Teresa A. Sweat,1
Jennifer M. Lorang,1
Erica G. Bakker,2 and
Thomas J. Wolpert1
1Department of Botany and Plant Pathology, Oregon State University, Corvallis, OR 97331-2902, U.S.A.; 2Department of Horticulture, Oregon State University, Corvallis, OR 97331-7304, U.S.A.
Go to article:
Accepted 26 September 2007.
The fungus Cochliobolus victoriae, the causal agent of Victoria blight, produces a compound called victorin that is required for pathogenicity of the fungus. Victorin alone reproduces disease symptoms on sensitive plants. Victorin sensitivity and susceptibility to C. victoriae were originally described on oats but have since been identified on Arabidopsis thaliana. Victorin sensitivity and disease susceptibility in Arabidopsis are conferred by LOV1, a coiled-coil-nucleotide-binding-leucine-rich repeat (CC-NB-LRR) protein. We sequenced the LOV1 gene from 59 victorin-insensitive mutants and found that the spectrum of mutations causing LOV1 loss of function was similar to that found to cause loss of function of RPM1, a CC-NB-LRR resistance protein. Also, many of the mutated residues in LOV1 are in conserved motifs required for resistance protein function. These data indicate that LOV1 may have a mechanism of action similar to resistance proteins. Victorin sensitivity was found to be the prevalent phenotype in a survey of 30 Arabidopsis ecotypes, and we found very little genetic variation among LOV1 alleles. As selection would not be expected to preserve a functional LOV1 gene to confer victorin sensitivity and disease susceptibility, we propose that LOV1 may function as a resistance gene to a naturally-occurring pathogen of Arabidopsis.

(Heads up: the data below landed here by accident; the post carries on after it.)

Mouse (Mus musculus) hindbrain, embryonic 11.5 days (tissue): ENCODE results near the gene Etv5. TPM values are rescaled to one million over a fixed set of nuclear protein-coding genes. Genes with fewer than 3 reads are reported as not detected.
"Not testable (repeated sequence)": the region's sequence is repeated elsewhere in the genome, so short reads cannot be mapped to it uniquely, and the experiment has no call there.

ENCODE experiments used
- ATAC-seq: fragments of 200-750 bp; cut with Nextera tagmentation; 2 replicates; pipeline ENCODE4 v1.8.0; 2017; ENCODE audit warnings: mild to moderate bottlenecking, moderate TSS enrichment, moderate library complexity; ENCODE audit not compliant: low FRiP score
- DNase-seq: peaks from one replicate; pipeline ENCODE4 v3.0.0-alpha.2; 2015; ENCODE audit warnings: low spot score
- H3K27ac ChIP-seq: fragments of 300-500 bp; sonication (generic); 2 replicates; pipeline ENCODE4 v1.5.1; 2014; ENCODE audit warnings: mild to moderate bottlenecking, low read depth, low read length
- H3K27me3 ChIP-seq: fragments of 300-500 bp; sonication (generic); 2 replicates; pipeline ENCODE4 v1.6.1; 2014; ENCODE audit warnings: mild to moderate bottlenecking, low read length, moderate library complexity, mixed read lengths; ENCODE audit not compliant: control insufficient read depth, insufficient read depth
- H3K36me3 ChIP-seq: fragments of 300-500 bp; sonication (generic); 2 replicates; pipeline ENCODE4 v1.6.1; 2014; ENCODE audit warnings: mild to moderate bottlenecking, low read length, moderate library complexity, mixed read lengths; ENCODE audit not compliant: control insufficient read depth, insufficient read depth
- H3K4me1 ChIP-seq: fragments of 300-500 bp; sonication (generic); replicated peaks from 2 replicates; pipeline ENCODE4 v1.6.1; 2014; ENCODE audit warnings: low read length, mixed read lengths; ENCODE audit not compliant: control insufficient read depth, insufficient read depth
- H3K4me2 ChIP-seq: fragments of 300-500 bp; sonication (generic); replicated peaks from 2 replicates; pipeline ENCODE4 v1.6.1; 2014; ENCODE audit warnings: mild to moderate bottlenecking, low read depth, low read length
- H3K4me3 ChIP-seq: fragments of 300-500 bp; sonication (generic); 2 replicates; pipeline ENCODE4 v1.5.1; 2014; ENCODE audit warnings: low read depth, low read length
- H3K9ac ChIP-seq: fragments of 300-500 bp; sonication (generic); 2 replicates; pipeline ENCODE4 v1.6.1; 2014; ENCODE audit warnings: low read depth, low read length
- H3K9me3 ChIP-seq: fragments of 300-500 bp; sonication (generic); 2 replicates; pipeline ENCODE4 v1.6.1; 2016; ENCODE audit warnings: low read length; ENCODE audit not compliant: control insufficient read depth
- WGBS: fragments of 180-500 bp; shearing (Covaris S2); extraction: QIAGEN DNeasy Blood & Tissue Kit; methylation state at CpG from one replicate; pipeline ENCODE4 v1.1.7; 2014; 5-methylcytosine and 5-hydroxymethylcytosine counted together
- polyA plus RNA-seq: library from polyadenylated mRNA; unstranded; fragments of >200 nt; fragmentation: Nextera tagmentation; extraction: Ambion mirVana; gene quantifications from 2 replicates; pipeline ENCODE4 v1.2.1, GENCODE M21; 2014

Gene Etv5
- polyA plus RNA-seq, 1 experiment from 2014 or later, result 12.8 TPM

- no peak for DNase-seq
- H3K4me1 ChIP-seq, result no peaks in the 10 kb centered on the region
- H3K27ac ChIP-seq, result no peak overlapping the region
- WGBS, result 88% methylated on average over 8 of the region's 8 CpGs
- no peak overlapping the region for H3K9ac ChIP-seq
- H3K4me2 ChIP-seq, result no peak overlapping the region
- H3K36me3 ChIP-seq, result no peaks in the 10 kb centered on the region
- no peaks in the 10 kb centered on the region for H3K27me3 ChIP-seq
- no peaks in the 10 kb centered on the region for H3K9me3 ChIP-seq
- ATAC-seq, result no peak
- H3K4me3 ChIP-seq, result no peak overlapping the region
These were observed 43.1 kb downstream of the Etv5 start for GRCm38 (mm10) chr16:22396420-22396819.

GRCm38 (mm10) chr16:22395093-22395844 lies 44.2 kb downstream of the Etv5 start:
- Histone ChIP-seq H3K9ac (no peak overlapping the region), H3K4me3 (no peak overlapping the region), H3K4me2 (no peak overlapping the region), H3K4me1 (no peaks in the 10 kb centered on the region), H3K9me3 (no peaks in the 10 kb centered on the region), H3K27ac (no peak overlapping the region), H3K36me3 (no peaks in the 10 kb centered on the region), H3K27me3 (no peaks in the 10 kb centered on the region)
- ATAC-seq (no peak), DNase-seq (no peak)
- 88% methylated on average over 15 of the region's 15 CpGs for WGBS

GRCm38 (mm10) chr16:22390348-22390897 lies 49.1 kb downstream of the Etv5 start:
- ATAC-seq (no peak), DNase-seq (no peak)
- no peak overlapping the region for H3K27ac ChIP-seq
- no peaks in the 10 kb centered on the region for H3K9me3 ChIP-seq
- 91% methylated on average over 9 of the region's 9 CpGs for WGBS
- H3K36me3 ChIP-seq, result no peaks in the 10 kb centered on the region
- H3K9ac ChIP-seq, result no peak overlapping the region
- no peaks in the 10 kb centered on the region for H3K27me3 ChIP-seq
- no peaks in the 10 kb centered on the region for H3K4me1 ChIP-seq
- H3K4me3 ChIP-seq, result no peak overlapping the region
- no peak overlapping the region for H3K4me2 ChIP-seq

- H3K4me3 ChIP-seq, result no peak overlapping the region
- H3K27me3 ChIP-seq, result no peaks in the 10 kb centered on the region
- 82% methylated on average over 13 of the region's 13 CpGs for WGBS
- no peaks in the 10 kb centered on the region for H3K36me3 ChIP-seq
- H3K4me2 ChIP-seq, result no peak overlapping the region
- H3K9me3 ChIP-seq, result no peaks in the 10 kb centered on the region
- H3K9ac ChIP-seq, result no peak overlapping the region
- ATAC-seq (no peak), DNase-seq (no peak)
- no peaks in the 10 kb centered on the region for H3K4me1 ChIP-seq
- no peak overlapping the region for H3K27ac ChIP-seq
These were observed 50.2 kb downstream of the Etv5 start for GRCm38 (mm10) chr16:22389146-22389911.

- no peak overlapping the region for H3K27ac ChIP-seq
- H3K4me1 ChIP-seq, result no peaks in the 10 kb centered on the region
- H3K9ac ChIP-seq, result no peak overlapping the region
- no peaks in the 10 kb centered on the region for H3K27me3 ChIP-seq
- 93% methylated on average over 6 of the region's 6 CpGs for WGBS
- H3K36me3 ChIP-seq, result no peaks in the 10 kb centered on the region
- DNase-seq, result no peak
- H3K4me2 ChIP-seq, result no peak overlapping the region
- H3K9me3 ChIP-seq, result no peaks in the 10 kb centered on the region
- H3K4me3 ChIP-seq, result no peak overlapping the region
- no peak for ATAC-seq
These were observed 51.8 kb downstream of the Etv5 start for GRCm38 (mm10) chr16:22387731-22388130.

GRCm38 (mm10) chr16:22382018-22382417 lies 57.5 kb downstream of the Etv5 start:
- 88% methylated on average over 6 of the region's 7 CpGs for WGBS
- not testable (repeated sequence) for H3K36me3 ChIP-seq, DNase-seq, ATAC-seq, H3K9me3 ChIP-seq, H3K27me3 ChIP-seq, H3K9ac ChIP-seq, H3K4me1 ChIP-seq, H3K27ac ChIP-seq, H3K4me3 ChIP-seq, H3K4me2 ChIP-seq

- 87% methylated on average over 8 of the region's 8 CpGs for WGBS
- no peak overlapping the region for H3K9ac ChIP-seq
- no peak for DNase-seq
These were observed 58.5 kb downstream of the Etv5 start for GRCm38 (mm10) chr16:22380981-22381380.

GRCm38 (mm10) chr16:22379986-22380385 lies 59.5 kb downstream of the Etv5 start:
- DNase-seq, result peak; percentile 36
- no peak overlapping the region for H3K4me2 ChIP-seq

© 2008 The American Phytopathological Society